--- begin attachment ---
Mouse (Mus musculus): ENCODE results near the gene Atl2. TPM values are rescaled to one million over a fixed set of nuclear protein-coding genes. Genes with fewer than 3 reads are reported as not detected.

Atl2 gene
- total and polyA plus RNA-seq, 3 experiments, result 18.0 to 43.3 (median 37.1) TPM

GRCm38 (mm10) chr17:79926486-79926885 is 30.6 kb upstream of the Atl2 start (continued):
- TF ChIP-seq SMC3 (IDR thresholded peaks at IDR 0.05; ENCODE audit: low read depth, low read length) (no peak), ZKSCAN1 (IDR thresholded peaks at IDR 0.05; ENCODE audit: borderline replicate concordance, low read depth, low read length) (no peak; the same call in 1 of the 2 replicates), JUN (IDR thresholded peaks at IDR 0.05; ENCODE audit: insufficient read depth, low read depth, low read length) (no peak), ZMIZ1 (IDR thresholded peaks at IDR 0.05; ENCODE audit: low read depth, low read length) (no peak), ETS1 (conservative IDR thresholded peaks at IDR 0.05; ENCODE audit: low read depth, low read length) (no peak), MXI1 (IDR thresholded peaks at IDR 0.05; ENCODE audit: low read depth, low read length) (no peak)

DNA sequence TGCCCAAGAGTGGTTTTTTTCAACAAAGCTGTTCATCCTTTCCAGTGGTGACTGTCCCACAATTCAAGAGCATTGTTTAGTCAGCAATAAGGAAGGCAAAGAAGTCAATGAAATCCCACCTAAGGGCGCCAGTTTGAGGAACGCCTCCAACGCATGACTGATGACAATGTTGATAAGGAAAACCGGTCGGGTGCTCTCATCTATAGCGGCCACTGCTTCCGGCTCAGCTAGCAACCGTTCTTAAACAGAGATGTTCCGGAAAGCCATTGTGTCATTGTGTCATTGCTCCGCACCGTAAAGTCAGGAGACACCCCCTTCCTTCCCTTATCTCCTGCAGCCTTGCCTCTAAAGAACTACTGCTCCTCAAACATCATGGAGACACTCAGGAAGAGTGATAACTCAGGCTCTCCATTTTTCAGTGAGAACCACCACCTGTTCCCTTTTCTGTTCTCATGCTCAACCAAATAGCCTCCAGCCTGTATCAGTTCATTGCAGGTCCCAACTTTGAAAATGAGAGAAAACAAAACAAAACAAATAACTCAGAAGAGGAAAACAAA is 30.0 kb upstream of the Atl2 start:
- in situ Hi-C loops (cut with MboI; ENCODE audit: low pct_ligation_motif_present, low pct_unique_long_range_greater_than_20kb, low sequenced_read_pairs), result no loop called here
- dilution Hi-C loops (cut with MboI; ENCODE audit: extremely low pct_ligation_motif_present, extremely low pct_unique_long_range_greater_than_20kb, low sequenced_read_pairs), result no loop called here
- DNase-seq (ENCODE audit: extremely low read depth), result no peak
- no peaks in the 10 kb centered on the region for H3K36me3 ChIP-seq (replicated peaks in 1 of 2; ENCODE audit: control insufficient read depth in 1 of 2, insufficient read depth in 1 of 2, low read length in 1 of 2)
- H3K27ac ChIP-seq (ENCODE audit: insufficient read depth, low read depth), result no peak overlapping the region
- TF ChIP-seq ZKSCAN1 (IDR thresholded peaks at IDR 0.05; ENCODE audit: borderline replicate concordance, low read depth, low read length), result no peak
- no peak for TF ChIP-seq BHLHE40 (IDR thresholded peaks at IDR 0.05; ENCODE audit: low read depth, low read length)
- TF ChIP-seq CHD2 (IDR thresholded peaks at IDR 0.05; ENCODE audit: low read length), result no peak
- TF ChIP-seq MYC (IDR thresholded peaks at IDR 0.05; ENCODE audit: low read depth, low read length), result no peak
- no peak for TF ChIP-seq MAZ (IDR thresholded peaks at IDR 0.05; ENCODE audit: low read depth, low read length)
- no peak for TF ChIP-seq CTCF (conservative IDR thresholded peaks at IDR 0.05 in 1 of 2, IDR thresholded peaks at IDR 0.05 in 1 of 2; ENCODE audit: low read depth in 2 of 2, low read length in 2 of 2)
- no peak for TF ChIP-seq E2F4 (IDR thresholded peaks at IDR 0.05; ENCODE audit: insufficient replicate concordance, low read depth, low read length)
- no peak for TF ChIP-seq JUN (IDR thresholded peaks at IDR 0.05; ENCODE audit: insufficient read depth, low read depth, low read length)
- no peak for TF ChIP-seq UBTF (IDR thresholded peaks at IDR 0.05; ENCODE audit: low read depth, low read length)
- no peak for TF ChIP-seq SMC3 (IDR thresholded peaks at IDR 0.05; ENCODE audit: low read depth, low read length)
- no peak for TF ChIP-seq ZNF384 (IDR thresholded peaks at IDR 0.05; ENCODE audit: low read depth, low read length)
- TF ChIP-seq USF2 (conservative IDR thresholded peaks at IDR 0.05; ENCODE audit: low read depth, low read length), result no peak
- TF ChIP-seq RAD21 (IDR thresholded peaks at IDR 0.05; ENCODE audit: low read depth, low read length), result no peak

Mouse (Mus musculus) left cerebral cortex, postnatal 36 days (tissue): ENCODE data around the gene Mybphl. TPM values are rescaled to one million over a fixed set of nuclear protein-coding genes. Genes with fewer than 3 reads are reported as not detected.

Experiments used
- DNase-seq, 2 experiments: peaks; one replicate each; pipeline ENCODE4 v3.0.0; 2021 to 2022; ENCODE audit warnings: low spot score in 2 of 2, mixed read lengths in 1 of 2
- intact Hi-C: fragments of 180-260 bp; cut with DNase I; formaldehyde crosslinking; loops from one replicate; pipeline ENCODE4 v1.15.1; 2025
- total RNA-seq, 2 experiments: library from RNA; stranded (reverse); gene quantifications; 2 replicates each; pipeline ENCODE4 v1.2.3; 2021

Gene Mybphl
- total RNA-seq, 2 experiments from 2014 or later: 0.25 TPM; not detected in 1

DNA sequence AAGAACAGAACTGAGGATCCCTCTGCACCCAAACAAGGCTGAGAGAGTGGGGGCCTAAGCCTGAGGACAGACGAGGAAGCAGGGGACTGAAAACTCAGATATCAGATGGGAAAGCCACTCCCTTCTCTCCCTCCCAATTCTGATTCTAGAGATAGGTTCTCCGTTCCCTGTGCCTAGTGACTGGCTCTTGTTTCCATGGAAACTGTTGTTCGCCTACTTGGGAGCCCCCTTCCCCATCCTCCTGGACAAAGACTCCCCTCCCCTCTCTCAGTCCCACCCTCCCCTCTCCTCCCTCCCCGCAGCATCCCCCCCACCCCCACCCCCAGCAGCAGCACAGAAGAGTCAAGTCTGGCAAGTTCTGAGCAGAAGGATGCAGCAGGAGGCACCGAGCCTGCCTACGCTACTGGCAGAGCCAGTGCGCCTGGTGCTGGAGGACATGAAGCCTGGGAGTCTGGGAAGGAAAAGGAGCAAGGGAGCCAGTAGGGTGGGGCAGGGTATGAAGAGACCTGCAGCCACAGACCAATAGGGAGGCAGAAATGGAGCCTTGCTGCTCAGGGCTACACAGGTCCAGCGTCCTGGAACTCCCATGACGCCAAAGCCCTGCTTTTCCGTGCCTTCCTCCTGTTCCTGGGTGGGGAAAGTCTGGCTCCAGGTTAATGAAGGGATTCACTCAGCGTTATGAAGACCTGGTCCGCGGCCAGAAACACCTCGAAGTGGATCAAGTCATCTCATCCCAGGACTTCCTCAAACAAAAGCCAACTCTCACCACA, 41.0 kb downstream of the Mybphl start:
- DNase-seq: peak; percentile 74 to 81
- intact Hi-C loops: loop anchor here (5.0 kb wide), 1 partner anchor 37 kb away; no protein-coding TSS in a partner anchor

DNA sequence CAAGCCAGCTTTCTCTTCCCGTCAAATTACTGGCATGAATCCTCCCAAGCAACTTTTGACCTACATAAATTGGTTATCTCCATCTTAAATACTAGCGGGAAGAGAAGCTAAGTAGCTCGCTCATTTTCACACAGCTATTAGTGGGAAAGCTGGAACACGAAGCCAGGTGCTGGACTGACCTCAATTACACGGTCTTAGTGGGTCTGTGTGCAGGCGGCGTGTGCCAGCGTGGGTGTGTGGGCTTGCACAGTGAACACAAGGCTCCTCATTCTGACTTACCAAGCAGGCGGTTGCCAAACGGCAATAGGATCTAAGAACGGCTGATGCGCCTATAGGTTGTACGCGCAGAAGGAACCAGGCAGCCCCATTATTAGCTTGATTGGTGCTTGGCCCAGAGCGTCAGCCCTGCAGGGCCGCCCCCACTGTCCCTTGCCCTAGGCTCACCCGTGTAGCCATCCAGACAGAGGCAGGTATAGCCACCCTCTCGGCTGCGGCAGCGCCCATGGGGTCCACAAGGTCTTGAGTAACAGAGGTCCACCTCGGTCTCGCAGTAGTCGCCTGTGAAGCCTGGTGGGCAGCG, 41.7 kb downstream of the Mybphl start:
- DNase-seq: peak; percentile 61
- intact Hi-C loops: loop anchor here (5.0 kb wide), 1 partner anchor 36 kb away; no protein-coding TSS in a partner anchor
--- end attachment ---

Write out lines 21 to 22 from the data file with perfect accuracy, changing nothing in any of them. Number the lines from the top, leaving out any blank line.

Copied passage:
- no peak for TF ChIP-seq SMC3 (IDR thresholded peaks at IDR 0.05; ENCODE audit: low read depth, low read length)
- no peak for TF ChIP-seq ZNF384 (IDR thresholded peaks at IDR 0.05; ENCODE audit: low read depth, low read length)